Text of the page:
Sarah: I, the sole individual designated to be in charge--totally in charge--of this presentation, shall now continue to read from The Book of What Will Be. Certain members of the audience may be questioning whether what has just gone on signals some change in the hierarchy, the order of authority up here. I, reading from The Book of What Will Be, not the Book of What Might Be or The Book of Possible Outcomes or The Book of What Little Upstarts Might Think Would Be Cool...I, reading from The Book of What Will Be, state emphatically that all that has transpired and all that will transpire occurs under and because of my absolute authority. Amen.
Ben: Hallelujah and Amen.
(Sarah looks up sharply to stifle any further rebellion.)
Sarah: That, uh...that comment was in the book. I just happened to miss that sentence. It says right here that Ben will say, “Hallelujah and Amen.” And he did. No loss of control or continuity here. Reading on. Melissa rises to be the first to argue for her group’s right to stay. Her argument is based on the branch of classical rhetoric known as ethos, whereby the speaker tries to convince the audience not so much of the issue at hand but rather of the speaker’s credibility. Melissa’s tactic is to come across as trustworthy.
Bella goes next, basing her speech on logos. Her appeal is based on facts, rationality and systematic reasoning.
Anne rises last in this sequence of attempts to convince. Her tactic is to rely solely on the concept of pathos, or appeal to emotion. She tries to sway everyone by tugging on their heart-strings, by making them feel sorry for her group’s plight.
Alan then suggests that a vote is called for. He conducts the vote, asking for all of those in favor of Melissa’s group, then Bella’s, and finally Anne’s. The vote ends up tied since the group members, predictably enough, vote for their representative.
Amanda suggests that they try again, with different people speaking for their groups this time. Amanda makes an impassioned plea for everyone onstage to actually listen to what people have to say and not just let their own self interests cloud their judgments. Amanda nominates Kim to speak for their group. Kim, in her attempt to be persuasive, compares her group’s situation to a historical event.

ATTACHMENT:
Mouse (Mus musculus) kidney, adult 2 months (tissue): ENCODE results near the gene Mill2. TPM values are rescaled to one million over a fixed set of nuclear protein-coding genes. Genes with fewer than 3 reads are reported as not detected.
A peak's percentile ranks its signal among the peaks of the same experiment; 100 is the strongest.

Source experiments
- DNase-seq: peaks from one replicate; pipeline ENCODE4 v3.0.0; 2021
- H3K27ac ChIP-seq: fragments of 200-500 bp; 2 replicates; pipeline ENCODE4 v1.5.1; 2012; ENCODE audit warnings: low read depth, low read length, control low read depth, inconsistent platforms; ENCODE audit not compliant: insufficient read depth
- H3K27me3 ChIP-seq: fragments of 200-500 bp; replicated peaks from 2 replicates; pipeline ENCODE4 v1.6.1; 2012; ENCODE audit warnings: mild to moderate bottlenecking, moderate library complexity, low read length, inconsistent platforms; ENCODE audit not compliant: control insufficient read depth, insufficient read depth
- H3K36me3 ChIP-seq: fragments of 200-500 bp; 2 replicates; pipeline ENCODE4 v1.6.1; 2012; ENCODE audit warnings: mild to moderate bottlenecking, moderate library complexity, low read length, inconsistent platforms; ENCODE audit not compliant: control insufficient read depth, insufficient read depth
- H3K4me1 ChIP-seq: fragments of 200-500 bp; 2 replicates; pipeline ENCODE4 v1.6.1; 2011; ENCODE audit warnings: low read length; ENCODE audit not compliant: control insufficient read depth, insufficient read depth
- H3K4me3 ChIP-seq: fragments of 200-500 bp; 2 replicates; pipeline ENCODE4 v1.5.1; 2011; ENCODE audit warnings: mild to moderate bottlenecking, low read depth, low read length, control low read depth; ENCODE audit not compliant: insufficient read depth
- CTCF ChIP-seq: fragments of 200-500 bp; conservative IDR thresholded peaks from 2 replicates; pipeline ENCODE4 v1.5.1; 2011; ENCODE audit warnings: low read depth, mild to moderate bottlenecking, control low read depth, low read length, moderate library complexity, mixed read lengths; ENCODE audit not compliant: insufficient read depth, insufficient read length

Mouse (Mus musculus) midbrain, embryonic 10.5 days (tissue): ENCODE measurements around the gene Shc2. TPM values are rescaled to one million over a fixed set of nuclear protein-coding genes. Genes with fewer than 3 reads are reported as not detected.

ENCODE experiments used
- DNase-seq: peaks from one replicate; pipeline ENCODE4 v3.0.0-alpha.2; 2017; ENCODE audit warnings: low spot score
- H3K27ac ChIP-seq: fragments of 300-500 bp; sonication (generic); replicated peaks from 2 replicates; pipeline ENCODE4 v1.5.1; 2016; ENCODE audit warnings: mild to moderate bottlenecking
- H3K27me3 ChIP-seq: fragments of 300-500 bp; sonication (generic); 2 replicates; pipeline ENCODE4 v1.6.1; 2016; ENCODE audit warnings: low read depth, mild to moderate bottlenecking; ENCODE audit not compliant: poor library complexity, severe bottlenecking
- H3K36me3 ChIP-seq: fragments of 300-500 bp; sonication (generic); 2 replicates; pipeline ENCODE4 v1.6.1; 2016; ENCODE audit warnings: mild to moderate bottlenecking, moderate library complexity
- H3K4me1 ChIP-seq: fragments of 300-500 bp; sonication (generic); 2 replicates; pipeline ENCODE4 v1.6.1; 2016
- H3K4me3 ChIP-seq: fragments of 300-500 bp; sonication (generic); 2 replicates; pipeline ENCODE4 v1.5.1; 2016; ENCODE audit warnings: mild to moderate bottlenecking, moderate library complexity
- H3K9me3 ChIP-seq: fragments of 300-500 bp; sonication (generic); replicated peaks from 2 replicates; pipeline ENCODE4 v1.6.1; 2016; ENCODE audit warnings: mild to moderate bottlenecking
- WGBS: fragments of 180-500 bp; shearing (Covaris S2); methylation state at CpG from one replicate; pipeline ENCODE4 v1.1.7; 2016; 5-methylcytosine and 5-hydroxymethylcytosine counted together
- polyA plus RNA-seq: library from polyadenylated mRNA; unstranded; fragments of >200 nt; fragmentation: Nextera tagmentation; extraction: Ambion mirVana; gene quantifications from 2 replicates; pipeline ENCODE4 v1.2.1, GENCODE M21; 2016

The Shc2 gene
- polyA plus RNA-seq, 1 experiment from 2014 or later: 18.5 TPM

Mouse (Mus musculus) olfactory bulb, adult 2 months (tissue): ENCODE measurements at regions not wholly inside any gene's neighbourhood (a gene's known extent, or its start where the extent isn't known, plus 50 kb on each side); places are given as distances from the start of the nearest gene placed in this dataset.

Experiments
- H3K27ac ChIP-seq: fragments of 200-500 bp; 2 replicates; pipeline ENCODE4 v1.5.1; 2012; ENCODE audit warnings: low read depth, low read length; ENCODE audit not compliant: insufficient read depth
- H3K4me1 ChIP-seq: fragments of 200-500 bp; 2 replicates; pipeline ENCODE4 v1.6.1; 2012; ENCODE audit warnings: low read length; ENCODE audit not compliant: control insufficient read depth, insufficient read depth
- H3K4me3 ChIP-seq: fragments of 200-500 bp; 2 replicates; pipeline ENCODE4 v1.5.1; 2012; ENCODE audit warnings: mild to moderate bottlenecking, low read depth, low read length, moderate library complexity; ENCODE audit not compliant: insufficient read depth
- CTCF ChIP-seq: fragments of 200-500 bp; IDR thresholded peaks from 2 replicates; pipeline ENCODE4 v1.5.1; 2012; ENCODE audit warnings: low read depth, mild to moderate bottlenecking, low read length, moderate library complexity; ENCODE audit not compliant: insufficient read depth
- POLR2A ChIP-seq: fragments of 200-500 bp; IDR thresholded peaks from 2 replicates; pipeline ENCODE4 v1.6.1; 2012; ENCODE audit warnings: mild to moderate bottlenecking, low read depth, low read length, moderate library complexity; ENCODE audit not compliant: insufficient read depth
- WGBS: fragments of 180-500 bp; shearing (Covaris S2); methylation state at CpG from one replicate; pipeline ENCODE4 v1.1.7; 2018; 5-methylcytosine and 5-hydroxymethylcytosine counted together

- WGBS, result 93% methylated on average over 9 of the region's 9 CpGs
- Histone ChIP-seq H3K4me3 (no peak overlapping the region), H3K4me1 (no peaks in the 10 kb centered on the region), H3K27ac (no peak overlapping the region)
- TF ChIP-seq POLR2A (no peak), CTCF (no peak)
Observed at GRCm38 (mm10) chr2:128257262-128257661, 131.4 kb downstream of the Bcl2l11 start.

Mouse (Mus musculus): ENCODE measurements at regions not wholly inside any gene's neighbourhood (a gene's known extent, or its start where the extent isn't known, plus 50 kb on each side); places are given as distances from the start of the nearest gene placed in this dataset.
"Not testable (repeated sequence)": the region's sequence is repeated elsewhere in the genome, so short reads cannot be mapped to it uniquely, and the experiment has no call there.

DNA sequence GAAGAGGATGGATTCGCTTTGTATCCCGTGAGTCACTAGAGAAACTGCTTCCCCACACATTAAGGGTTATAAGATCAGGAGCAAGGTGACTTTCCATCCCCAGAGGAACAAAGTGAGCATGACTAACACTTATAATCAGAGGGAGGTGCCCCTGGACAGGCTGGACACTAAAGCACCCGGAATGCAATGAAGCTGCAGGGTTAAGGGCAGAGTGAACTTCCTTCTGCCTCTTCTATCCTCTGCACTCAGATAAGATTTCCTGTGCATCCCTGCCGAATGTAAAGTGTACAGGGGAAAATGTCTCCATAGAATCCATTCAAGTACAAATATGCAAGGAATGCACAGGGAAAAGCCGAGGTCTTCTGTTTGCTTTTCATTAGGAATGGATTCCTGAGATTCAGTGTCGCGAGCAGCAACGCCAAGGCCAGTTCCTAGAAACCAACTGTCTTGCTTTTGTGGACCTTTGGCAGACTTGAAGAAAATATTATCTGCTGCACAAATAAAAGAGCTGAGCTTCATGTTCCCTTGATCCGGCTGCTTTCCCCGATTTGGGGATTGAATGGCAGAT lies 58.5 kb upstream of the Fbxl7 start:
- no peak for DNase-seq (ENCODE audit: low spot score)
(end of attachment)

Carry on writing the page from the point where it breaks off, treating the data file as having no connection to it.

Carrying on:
Marie comes up with a hypothetical situation as her means of persuasion, and, finally, Meg references a current event as the basis for her speech.
Alan rises and begins to get ready to conduct a second vote, but Amanda interrupts and reiterates her plea, more passionately this time, that everyone open up their thinking, search their souls deeply, and be brave enough to go beyond partisanship. Alan proceeds with the vote. The results do not change.
Amanda suddenly says she must change her vote!
This is not the end of the play. E-mail me at firstname.lastname@example.org if you’d like to read the rest.
Play 2: Spinny Chair Dominion
By Alan Haehnel
Production Note: This script was written with a beat in mind and can be delivered rhythmically. Avoid being too regular or sing-songy, however, as this quickly gets annoying.
(Five readers stand upstage on platforms. They each read from scripts on stands in front of them. The area downstage of them is empty at rise.)
All Readers: You walk into a room.
(As each Reader speaks his/her number, his/her corresponding person--his/her Spinner--enters and takes a spot on the stage. The Spinners act according to what their Readers dictate.)
Reader 5: Five.
Reader 4: Four.
Reader 3: Three.
Reader 2: Two.
(“Boom” brings in Spinner 1.)
All Readers: Boom.
Reader 5: There’s five of you in the place.
Reader 4: Four not you plus one.
Reader 3: Don’t look the others in the face.
Reader 2: Feels a little bit dangerous right now.
Reader 1: You take a look around,
Check out your surroundings.
Reader 3: You’re gonna be here for a while.
Reader 2: Maybe some windows,
Maybe some books…
Reader 5: Maybe some refreshments in the corner.
Reader 4: Wishing you’d gotten here sooner;
The best of the donuts are gone.
Reader 1: You’re longing for a chocolate one.
Reader 5: But then…
Readers 1 and 3: But then...
Readers 2 and 4: But then…
(An wheeled office chair comes rolling on from the wings.)
Reader 5: Something just arrived!
All Readers: A spinny chair!
Reader 4: You’re one of five staring…
All Readers: At the spinny chair!
Reader 1: Should you be a jerk and grab it?
Reader 3: It’s generally your habit to be polite…
Reader 2: But good night, people,
It’s come to light
There’s only one…
Reader 5: Dagnab it,
And you for sure deserve it!
Reader 4: Plus what is that you hear?
Reader 5: Footsteps coming near?
Reader 2: More people about to enter?
Reader 1: Temperature’s rising amongst the five--
Reader 3: You can feel it.
Reader 5: Wheels turning,
Reader 4: Stomachs churning,
Reader 3: Ambitions burning,
Reader 2: And still that chair is empty.
Reader 1: And something like an army
Is coming down the hall.
Reader 2: All you want is your tush
On the cushion of that chair.
Reader 3: Do you dare be the tyrant to take it?
Reader 4: But wait!
(An identical chair to the first one wheels on.)
Reader 5: Here comes another one!
(A third chair comes in.)
Reader 2: Here comes another!
Reader 3: And a fourth just rolled on in!